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Concern as EU Commission unable to say Irish border roads will remain free of customs posts after Brexit - Carthy

28 March, 2017 - by Matt Carthy MEP


Sinn Féin MEP Matt Carthy has said the European Commission is not dealing adequately with the consequences for Ireland of Britain’s decision to exit the European Union.

He said the Commission has been unable to provide any assurance that major roads crossing the Irish border will remain free of custom posts and border checks after Brexit.

Carthy, whose Midlands North West constituency covers the entire border area from Donegal to Louth, recently submitted a question asking the EU Commission to outline its proposals for ensuring the roads remain free from custom posts and border checks.

Matt Carthy said:

“On the island of Ireland there are at least 12 primary roads which cross the border from the South into the North. These include the N1/A1, N53/A37, N12/A3, N2/A5, N54/A3, N3/N509, N87/A32, N16/A4, N3/A46, N14 & N15/A38, N13/A2, and the R238/A2

“Given that the Irish Government will not be a negotiating partner in the Brexit negotiations, I asked the Commission to outline specifically what proposals it has to ensure that these roads remain free from custom posts and border checks after the UK leaves the European Union.

"The Commission has been unable to provide me with an answer.

“On the eve of the Article 50 notification by Britain, this is simply not good enough and will cause further deep unease in Ireland, particularly in border counties.

"It also raises major concerns regarding the assurances so far provided by the Irish and British Governments.

“As someone who lives in the border region, I know that it would be unworkable to have a new EU frontier dividing communities stretching from Dundalk to Derry.

“There is growing concern among businesses, workers, students and farmers in the border region at the prospect of customs tariffs and the restriction of the free movement of goods, services and people across the border.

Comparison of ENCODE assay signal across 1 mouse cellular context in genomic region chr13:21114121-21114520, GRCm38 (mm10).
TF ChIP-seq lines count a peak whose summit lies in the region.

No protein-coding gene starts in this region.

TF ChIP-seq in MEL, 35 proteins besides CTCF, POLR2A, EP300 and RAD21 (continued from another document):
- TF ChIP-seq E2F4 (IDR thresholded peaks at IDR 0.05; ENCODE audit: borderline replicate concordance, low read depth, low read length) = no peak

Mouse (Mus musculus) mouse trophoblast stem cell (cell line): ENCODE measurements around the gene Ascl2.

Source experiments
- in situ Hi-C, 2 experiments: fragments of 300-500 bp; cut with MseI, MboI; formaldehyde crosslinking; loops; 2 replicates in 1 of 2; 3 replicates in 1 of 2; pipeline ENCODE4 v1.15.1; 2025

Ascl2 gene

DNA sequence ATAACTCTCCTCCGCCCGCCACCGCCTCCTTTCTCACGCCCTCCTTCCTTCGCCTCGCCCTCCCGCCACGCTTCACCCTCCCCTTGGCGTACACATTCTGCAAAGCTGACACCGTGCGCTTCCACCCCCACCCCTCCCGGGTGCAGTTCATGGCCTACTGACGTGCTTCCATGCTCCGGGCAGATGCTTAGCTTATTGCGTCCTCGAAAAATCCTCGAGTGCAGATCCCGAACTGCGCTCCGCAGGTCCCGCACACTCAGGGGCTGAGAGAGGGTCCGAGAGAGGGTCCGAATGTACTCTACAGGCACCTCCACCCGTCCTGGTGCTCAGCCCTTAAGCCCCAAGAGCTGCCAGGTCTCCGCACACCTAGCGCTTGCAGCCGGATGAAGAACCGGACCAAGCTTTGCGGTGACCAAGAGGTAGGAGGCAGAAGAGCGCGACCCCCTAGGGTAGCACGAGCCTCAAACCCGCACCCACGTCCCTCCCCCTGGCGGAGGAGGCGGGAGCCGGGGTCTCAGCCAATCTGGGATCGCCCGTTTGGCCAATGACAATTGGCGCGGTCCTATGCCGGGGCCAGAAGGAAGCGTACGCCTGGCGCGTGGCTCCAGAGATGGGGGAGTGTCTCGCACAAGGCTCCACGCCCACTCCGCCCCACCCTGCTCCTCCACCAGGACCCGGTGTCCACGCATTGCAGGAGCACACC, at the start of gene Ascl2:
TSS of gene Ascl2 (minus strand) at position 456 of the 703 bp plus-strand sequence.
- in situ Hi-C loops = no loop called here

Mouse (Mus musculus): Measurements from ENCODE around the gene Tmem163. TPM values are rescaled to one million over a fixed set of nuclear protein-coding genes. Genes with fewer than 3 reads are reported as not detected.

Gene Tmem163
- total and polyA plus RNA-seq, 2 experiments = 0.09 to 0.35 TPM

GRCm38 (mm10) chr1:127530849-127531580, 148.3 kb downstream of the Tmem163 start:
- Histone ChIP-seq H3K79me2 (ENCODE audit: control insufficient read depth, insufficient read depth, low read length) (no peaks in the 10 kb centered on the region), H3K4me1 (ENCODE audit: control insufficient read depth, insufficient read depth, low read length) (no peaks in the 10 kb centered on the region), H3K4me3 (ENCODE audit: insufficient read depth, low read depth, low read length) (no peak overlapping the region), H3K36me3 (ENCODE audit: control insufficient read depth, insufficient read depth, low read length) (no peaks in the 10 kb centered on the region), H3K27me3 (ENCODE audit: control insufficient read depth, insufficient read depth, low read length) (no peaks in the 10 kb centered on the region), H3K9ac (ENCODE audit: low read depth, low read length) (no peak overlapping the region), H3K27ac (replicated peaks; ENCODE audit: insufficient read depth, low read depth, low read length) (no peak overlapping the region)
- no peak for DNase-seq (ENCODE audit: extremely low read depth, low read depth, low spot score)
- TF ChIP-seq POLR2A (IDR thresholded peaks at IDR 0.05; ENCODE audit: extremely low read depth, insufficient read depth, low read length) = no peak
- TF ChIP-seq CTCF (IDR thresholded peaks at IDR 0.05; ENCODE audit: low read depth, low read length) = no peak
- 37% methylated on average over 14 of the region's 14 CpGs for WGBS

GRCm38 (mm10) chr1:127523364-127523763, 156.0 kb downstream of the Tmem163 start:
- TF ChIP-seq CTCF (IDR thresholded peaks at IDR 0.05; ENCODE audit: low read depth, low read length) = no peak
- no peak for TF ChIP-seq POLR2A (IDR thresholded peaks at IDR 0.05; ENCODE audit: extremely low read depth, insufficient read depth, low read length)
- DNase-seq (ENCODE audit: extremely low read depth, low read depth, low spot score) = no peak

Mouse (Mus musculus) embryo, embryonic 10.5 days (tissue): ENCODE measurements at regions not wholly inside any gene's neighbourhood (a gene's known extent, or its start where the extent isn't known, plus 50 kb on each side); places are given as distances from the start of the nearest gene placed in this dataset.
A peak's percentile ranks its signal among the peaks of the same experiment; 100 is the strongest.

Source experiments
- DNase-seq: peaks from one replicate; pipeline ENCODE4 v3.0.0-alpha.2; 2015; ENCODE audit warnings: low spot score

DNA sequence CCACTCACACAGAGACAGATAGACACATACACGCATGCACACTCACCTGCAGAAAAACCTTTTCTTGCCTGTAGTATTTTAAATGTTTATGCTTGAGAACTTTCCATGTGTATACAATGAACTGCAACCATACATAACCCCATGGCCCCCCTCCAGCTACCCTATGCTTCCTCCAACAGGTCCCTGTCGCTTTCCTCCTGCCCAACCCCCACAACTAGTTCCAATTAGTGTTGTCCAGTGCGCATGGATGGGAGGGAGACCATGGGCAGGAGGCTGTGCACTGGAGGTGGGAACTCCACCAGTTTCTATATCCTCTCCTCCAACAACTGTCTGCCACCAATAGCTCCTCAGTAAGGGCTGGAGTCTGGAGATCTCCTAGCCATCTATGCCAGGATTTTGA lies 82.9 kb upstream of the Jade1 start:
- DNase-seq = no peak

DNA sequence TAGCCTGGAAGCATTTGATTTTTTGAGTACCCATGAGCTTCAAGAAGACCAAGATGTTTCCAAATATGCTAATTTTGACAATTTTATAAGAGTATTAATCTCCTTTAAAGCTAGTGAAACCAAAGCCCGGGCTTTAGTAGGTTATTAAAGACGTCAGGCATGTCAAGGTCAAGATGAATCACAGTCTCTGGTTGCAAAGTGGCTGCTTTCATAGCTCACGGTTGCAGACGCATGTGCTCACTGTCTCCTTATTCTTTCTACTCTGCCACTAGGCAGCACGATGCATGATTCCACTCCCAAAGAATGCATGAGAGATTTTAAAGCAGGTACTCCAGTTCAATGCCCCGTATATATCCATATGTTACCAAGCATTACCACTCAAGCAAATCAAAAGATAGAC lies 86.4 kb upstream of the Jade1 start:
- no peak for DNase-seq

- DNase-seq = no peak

“Ordinary families and communities will suffer the consequences of a hard border.

"I remember the battles many years ago to open border roads that many of us now use on a daily basis.

“It would be unthinkable to see these roads closed again and the reappearance of customs and checkpoints.

“Cross border trade in goods and services on the island of Ireland has grown exponentially over the past 20 years and now stands at £5 billion Sterling or €6bn Euros.

“There is £1.2 billion worth of trade carried out between the North and the South each week, and an estimated 200,000 jobs are dependent on this trade.

“The uncertainty caused by the Brexit referendum result is already damaging trade and investment and causing currency fluctuations which are impacting on cross border business. These problems will be as nothing however with the return of customs, checkpoints and tariffs.

“Since Ireland has lost the authority to negotiate on our own behalf as a result of the Lisbon treaty, it is up to the EU Commission to outline its position in protecting the interests of Britain's closest neighbour and the Member State that will be disproportionately affected by Brexit, Ireland.

“It is incumbent on the EU Commission to state clearly their position on this matter and to do everything in its power to ensure the continued freedom of movement of people and goods within Ireland.

“I will be pressing the Commission further on these issues and arguing that, pending Irish reunification, the only way to ensure that the wishes of people in the North and the interests of the island of Ireland are protected in the time ahead, is to grant the North of Ireland designated special status within the European Union.”

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